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1: Amazon, Netflix and Major Studios Sue Set TV Streaming Service Alleging ‘Mass Infringement’ of Content
First off today, Nat Levy at GeekWire reports that the major Hollywood movie studios have teamed up with Amazon and Netflix to file a lawsuit against SET Broadcast, the company behind the SET TV service, an internet TV service that they claim sells access to pirated works.
The service, which charges $20 per month for access to over 500 TV channels, also offers access to thousands of on-demand shows as well as Netflix exclusives and films currently only available in theaters. However, according to the lawsuit, all (or nearly all) of this content is pirated.
The lawsuit is seeking some $150,000 per infringed work and an injunction barring SET TV from operating.
Next up today, Ashley Cullins at The Hollywood Reporter Esquire reports that astrophysicist Neil deGrasse Tyson and his production company, Curved Light Productions, has responded to a lawsuit filed by a former business partner that alleges both copyright infringement and fraudulent behavior.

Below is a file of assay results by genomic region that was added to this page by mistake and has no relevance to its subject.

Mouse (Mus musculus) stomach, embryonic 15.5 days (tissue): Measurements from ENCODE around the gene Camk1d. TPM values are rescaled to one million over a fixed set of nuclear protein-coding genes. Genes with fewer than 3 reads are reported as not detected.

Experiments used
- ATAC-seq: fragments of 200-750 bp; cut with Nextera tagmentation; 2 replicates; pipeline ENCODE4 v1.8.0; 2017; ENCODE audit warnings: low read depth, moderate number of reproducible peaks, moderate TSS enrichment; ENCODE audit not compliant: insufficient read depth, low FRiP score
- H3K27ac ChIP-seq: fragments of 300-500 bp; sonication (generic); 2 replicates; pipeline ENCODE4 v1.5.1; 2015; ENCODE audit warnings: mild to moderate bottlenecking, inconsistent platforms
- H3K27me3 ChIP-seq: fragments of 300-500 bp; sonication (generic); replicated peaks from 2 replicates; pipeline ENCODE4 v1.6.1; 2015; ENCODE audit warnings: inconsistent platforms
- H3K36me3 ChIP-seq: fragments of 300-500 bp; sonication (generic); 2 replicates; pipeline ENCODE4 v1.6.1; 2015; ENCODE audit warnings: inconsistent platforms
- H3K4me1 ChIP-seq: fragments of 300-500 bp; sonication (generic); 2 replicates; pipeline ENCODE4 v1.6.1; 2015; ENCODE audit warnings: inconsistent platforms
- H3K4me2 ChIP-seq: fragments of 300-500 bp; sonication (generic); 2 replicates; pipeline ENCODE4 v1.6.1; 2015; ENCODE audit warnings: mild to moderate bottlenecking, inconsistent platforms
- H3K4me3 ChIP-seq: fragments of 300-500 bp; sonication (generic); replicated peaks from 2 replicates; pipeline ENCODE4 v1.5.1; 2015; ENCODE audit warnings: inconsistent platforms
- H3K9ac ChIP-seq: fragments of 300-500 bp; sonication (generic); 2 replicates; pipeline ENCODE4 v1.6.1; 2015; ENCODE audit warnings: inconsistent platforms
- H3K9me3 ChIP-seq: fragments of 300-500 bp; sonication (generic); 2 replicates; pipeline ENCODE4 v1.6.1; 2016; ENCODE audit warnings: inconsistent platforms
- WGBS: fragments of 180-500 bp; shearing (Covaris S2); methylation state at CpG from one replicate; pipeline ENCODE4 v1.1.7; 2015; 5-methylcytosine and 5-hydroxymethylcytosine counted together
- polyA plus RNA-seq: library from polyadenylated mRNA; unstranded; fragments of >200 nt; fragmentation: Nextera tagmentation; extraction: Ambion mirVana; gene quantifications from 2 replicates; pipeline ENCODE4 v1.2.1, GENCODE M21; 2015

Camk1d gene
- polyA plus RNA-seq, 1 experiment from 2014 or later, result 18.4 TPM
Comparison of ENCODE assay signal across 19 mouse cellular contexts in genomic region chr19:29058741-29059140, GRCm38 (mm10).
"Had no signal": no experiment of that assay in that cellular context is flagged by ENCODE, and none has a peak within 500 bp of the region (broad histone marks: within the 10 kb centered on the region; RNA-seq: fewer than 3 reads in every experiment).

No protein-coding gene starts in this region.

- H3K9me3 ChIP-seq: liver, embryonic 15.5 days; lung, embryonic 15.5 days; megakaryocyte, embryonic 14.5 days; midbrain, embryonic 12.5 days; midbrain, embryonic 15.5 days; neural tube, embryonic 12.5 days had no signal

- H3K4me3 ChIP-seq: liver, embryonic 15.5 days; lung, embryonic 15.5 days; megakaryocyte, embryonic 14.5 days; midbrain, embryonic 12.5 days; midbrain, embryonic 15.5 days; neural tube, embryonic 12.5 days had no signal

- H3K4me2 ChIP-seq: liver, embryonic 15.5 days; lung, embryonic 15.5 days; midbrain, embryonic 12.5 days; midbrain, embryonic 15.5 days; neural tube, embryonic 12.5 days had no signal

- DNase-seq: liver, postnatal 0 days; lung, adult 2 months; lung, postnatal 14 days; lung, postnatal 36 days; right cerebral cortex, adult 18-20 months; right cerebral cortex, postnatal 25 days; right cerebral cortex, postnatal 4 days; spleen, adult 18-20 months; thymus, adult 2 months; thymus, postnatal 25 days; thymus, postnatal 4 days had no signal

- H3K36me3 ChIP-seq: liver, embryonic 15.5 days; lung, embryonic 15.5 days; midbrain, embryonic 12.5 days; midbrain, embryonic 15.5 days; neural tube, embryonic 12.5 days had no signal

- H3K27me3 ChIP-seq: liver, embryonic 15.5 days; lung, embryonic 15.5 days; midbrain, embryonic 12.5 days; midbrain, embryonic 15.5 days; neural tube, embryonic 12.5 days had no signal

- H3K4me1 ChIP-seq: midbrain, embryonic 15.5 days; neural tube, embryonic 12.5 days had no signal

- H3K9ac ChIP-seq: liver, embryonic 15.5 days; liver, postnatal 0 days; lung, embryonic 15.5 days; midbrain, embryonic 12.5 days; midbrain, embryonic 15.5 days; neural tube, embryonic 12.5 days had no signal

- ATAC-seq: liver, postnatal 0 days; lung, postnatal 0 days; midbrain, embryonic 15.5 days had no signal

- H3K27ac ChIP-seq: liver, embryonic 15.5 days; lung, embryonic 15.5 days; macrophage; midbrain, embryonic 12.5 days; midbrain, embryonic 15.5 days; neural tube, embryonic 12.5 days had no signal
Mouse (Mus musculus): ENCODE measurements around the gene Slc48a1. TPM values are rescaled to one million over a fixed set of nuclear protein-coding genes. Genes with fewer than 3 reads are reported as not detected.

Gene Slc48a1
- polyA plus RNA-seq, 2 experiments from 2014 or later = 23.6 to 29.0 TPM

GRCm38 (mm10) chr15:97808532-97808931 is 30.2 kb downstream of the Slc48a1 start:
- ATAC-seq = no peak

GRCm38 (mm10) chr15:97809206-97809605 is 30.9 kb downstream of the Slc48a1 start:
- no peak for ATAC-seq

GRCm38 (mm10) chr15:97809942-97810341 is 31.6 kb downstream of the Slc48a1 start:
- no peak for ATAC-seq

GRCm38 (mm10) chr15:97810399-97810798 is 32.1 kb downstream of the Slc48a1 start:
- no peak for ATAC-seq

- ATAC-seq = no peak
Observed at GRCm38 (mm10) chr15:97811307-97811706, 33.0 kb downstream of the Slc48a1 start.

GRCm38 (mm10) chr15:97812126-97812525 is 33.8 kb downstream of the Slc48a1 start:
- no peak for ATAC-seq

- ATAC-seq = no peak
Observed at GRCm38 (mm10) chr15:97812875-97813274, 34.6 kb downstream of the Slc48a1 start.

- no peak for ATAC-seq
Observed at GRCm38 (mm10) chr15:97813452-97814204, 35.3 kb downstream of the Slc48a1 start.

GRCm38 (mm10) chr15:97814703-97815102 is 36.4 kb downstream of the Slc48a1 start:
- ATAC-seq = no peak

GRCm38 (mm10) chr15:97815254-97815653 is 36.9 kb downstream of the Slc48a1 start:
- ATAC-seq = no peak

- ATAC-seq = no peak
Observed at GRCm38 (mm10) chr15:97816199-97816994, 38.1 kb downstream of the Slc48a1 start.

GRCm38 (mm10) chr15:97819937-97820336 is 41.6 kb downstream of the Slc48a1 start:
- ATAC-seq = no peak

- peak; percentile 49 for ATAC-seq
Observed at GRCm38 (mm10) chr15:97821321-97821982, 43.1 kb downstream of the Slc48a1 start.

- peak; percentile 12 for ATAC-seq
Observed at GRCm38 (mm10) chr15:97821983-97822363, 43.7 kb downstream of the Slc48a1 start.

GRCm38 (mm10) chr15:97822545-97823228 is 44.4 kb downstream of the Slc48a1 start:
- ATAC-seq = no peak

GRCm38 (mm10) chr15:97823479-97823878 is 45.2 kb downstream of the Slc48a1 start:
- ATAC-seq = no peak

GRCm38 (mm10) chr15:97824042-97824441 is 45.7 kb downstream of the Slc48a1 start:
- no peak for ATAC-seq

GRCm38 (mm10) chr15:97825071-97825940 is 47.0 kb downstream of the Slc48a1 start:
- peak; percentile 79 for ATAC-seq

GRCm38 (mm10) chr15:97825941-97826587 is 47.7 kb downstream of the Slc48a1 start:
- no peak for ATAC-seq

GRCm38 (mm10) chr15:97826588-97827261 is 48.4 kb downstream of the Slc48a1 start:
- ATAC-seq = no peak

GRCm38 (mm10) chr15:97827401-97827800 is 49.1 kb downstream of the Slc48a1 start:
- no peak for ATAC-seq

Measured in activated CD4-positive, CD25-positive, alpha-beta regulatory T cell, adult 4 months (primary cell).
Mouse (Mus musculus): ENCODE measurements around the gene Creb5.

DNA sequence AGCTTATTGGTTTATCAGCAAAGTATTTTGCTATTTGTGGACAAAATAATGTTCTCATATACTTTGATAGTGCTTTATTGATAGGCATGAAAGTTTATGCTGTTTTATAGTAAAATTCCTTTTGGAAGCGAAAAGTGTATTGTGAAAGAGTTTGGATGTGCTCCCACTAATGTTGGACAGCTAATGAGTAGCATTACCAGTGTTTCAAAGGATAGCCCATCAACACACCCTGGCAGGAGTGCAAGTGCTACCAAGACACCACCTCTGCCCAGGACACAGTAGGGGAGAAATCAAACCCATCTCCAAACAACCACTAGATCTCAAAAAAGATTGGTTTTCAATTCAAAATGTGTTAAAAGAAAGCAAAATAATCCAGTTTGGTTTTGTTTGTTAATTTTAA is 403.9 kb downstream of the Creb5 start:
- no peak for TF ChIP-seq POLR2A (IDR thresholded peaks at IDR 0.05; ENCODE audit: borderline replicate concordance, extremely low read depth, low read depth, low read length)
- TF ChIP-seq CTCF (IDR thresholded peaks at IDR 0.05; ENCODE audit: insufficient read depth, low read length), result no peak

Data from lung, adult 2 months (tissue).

According to the lawsuit, David Gamble and Tyson co-founded Curved Light Productions to produce the radio show and podcast StarTalk. However, Gamble claims that he was tricked into selling his shares in the company and that a portrait that he created has been used both in the show and had copies made and distributed by the company.
However, in filing for summary judgment, Tyson says that Gamble has already signed away his ability make any claims against the company, including over the painting. As such, Tyson alleges that he has a perpetual license to use the portrait and that all of the allegations in the case should be dismissed.
Finally today, Scout reports that Huddleston Deluxe, a company that makes swimbait, has filed a lawsuit against Bass Pro shops for copyright and patent infringement over an allegedly duplicated lure.
According to the lawsuit, Bass Pro Shop’s “SLO-MO” brand of lures is a violation of the patent titled “Fish Lure with Vortex Tail”. The patent describes how the lure works, simulating a swimming creature to attract fish to it.
But, in addition to the patent infringement, Huddleston also alleges that the design of the lure is so similar that it constitutes copyright infringement. This despite the fact that both lures are designed simply to look like fish. Huddleston is seeking an injunction against Bass Pro Shops as well as unspecified damages.
That’s it for the three count today. We will be back tomorrow with three more copyright links. If you have a link that you want to suggest a link for the column or have any proposals to make it better. Feel free to leave a comment or send me an email. I hope to hear from you.